BROOKIE BOUNTY!!!
By Montana Grant

Posted: May 28, 2022

Brook trout may be the tastiest trout that swims. Now I know that some trout fishermen find it a mortal sin to kill and eat some trout. Oh well, sorry.

Brook Trout are a char left over from the ice ages. Salmo Fontinalis means the “Leaper of the springs.” Brook trout are fond of cold, headwaters of watersheds. Lakes and ponds are also popular brookie haunts. 

Brook trout west of the Mississippi are mostly the result of stocking programs. Once introduced, they spawn and become Wild Trout but have never been Natives. When I grew up in Garrett County, Maryland, the brookies were abundant and native to the Appalachian Mountains. Other trout were stocked but the Brookies seemed to hang out in the small headwaters of the cricks and licks.

Daniel Webster boasted using a brace of wet flies to catch creel full of 5 lb. Brookies, back in the day. Maine and new England states still have some wonderful natural Brookie populations. Meshack Browning of Western Maryland bragged about the huge stringers of brook trout he would catch in the Youghiogheny River.

Before the West was settled, only Cutthroat trout were found. When fishermen first arrived in the west waters of Montana, Idaho, Wyoming, and other states, there were many waters with no trout or any fish. Over half of the waters in Yellowstone Park had no fish at all! Soon, these waters were stocked with something. Many headwaters were stocked with Brook Trout.

Brookies do best in yearlong cold waters. High mountain lakes also hold strong Brookie populations. Brookies breed quickly and some habitats become overpopulated, which stunts their growth. Since they are Fall spawners, they can interbreed with Brown trout, which are also not natives.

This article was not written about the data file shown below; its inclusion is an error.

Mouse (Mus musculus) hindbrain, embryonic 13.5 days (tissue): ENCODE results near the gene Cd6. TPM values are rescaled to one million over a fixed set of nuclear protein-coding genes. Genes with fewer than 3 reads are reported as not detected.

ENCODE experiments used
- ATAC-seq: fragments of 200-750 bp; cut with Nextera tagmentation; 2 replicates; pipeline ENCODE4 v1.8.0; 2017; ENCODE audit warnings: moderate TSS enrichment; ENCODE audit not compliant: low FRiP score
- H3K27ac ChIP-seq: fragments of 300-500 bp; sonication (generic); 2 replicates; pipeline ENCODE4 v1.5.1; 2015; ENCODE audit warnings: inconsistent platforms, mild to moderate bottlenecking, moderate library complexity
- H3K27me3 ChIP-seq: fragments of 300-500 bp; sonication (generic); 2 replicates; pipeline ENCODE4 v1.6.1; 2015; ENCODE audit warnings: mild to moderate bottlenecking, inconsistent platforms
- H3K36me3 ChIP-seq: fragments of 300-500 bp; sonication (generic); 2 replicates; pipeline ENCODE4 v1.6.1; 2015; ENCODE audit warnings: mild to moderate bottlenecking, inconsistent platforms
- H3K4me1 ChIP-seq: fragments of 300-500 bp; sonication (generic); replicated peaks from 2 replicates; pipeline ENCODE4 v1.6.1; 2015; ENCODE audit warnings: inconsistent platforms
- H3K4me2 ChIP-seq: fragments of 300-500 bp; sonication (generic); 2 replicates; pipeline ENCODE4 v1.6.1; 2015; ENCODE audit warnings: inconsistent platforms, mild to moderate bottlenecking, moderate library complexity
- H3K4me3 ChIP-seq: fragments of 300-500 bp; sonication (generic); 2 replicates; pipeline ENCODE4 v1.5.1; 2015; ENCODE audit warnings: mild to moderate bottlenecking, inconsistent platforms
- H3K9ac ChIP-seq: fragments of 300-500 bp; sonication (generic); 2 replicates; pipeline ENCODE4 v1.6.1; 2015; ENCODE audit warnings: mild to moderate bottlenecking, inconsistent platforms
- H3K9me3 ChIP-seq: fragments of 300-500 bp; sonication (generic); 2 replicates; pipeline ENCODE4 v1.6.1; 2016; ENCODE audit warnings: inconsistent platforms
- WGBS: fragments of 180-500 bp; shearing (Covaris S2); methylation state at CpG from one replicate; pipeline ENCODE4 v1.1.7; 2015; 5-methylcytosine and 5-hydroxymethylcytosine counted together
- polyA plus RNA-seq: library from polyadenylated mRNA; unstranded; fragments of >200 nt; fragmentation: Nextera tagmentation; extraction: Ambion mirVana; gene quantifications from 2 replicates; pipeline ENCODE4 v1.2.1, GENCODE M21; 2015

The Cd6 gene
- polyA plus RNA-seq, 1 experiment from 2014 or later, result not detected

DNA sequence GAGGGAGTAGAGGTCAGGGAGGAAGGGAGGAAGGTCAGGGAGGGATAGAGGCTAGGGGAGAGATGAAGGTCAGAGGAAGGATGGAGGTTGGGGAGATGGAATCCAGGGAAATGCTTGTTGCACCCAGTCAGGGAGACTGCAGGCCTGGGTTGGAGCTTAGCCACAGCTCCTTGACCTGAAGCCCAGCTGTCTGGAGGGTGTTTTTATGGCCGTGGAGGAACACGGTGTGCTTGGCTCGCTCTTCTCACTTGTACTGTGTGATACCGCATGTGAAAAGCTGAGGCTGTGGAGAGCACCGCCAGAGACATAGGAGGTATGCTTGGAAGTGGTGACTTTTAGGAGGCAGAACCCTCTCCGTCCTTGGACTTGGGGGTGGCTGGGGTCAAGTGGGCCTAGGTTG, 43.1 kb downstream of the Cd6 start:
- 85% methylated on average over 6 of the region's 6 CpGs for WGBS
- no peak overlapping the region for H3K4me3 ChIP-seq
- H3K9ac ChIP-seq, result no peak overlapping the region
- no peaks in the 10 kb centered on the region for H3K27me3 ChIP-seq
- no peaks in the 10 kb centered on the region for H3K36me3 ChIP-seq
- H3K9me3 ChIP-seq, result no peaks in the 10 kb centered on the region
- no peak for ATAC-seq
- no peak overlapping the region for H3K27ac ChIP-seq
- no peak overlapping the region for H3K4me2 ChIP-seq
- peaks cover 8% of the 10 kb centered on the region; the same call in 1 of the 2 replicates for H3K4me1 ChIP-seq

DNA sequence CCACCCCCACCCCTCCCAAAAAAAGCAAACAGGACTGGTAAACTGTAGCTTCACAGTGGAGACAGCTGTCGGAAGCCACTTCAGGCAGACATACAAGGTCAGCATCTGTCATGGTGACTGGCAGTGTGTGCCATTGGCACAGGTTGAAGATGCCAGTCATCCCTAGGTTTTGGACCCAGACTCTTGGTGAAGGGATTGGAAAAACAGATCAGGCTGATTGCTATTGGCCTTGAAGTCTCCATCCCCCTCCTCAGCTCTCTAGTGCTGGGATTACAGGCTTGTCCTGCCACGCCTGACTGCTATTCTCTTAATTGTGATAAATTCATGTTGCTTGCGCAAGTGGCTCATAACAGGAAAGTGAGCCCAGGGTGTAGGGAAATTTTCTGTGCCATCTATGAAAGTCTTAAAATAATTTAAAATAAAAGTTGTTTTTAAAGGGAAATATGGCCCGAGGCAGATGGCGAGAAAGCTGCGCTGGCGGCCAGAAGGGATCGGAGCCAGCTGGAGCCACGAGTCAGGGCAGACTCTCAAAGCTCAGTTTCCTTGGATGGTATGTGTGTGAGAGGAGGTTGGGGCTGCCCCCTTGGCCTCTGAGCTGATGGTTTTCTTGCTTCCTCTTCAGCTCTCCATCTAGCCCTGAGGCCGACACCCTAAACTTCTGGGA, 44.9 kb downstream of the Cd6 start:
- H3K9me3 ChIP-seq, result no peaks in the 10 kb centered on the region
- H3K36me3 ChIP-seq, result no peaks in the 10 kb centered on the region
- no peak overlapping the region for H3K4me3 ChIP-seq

Small brookies can be gutted and thrown into a fry pan. Their scales are small and won’t get in the way. A few minutes and the flay flesh are ready to eat. Many fry the trout in bacon grease. The bones of small trout cook and dissolve and can be consumed without filleting them. Larger Brooks can easily be smoked or filleted.

Brookies are fisherman friendly. They will readily chase a small spinner, rise to a dry fly, or nibble on a worm. Limits can be large where Brookies are abundant and sometimes unwanted. In Montana, the limit is 20 brookies a day. Idaho limits are 25, Wyoming 16, and Colorado is 10 brookies per day. Some waters have overpopulations that may have no limits! In these conditions, a 6-inch Brookie can be 10 years old! 

Many easterners hate that any Brook Trout is killed. At one time, most of the trout stocked in the eastern states were Brookies. Today, Maryland has a no kill law on any brookie and stocks none. Many of the native brook trout DNA has links to Brookies from New Jersey and Pennsylvania. Some states have slot limits. In Montana and Yellowstone Park, entire watersheds and lakes are being poisoned to get rid of Brookies and other fish.

Brookies are the most beautiful of trout. Several 8–10-inch fish can make for a great dinner. 

Montana Grant